Old Family Fire 1
THE OLD FAMILY FIRE
My mother's mother's mother's father, Roswell Mason, was born in New Hartford, New York,
September 19, 1805, the fifth of thirteen children of Arnold Mason and Mercy Coman Mason.(1)
Arnold was a successful farmer and a captain of the New York Volunteers in the War of 1812. He
was also a contractor and contracted to carry stone to some of the locks being constructed near
Albany for the Erie Canal in 1821. There the 15-year-old Roswell helped his father by driving a
team hauling stone all of that summer. He met Edward Gay, assistant engineer in charge of that
part of the canal from Albany to the Mohawk River, and in 1822 was given a job as rodman in
Gay's engineering party. The relationship was congenial, and several years later one of Roswell's
sons was named Edward Gay Mason. He continued working as an engineer on various canal
projects, often with Mr. Gay, and in 1825 was working on the Morris Canal near Parsippany,
Delivered to The Chicago Literary Club January 27, 1997
Manly W. Mumford, 1997
Roswell and other engineers often spent the night while travelling
from Morris to the work on the canal with a contractor named Royal Hopkins. One of Hopkins's
daughters, Harriet Lavinia, noticed him and thought to herself, "You are a very nice young man,
but I shouldn't like to marry you."(2) She married Roswell on September 6, 1831. Later, rather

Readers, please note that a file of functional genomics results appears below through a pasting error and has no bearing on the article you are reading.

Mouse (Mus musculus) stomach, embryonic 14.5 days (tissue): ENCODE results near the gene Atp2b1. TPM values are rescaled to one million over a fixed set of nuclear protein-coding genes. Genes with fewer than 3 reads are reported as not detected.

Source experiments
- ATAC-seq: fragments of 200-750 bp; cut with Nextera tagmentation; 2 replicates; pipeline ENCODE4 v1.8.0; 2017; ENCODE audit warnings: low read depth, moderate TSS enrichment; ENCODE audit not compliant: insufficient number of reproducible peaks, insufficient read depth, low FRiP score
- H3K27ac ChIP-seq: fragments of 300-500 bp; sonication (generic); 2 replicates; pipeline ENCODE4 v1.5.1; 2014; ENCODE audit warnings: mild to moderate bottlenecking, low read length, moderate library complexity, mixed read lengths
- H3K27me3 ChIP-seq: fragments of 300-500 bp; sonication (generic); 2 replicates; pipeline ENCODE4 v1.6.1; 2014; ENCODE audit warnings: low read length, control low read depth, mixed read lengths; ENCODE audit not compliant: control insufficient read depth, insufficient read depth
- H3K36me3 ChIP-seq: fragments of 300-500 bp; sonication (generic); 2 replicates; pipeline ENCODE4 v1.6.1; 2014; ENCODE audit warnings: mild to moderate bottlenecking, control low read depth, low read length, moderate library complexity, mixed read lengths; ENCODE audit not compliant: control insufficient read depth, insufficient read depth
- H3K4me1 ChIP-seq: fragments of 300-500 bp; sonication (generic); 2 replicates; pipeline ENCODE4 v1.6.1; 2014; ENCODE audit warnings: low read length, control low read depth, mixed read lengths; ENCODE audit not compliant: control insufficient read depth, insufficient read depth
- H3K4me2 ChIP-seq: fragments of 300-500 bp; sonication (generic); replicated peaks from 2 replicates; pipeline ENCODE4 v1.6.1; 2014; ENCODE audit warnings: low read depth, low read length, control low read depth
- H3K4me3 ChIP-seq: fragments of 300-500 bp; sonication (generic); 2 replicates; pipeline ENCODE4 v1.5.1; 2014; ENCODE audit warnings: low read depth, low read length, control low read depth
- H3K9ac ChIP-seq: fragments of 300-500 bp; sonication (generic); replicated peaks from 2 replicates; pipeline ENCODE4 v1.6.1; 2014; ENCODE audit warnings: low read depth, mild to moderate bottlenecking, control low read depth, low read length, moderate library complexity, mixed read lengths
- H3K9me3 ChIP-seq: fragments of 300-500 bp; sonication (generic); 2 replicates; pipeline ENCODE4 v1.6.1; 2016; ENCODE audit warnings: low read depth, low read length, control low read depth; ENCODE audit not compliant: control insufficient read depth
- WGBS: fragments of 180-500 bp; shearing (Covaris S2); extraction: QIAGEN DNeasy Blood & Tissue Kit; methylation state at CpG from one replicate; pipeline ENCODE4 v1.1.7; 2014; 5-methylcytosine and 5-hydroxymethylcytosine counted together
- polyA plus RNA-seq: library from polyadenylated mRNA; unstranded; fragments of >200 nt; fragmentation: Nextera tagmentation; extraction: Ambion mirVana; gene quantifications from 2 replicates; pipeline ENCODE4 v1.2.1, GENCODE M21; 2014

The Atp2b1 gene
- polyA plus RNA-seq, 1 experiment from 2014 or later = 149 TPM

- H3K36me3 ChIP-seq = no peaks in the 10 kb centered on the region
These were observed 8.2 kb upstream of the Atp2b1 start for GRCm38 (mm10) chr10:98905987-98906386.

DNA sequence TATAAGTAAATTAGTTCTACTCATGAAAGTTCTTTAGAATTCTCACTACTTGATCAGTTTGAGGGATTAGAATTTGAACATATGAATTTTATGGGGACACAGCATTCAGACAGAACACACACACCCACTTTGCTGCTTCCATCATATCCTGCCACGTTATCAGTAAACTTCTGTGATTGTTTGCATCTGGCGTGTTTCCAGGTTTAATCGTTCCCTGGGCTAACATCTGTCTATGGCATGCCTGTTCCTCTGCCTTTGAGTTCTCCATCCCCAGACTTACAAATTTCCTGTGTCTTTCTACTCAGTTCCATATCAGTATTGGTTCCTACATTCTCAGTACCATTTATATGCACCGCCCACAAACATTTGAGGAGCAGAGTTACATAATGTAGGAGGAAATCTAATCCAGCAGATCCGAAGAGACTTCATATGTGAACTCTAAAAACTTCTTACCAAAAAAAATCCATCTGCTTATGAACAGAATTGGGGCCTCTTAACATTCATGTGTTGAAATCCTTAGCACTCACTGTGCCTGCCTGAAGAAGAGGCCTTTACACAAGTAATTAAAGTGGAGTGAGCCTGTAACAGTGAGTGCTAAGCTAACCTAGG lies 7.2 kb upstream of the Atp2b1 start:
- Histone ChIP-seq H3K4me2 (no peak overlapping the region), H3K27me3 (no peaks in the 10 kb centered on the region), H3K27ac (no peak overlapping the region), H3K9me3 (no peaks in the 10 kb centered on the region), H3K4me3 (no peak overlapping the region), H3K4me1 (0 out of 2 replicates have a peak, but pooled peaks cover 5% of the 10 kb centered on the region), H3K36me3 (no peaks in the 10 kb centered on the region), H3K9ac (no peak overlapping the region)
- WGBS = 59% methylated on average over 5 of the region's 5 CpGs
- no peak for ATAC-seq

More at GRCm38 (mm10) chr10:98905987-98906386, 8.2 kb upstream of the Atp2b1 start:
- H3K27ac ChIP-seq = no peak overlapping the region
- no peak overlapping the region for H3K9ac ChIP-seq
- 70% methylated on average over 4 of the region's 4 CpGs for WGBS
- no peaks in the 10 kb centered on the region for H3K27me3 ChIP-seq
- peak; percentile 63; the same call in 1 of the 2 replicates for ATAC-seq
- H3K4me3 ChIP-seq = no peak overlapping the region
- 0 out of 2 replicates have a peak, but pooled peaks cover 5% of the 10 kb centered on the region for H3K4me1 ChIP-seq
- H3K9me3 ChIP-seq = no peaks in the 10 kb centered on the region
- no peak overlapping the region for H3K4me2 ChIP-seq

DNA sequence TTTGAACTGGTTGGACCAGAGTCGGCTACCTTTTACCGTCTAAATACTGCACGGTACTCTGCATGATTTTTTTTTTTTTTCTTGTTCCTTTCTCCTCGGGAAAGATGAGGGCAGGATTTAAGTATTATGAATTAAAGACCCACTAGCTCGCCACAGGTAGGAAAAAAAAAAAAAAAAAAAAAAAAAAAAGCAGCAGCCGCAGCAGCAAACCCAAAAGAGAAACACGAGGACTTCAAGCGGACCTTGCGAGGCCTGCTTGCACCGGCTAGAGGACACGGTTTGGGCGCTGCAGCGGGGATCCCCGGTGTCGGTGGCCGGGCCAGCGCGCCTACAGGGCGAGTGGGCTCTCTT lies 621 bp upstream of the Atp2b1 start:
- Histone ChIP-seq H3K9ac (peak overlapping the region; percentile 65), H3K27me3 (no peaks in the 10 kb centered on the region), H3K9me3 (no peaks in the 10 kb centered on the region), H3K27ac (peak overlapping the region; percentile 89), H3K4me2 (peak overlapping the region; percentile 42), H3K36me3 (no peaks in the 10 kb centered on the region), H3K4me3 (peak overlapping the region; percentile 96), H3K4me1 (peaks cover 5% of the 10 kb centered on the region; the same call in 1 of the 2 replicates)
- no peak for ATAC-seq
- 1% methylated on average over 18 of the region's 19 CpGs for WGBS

than admiring the young engineer's efficient use of time and motion, she was heard to express
concern that Roswell had not had to go out of his way one step to woo her because she lived on
the very road that he used to travel to and from work. Yet she took consolation from the thought
that, although he obtained her hand with too little trouble, she had given him trouble enough since
then.(3) Toward the end of her long life this same woman was heard to declare, when her
accounts refused to balance, "No one can tell me that mathematics is an exact
They moved to Williamsburg, Pennsylvania, where Roswell was
working on, and in time, supervising, the Pennsylvania Canal between Jersey City and
Phillipsburg; Harriet wrote the following in a letter to her parents: "We had a wretchedly fatiguing
ride, the road equaled only by Canada roads for its roughness. There are very few settlers along
the valley, not a church for more than forty miles. We rode most of the night. After daylight the
driver sounded his horn as usual to announce the coming of the stage and wolves howled in
answer from the hill at the foot of which was the stage house."(5)
At one time
during his work on the canals, Roswell wore a broad-brimmed hat which caused one villager to
mistakenly tell her son, "There comes the new minister." The son replied, "That's no Methodist
minister; that's Mr. Mason; he pays men big wages for good work; he's a thousand times better
than any Methodist minister."(6)
Roswell started his railroad career on the survey
crew for the Housatonic Railroad from Bridgeport to New Milford, Connecticut, and became
chief engineer of that railroad in 1837. He stayed with that company until 1846 when he was
appointed chief engineer of the New York and New Haven Railroad; when it was completed he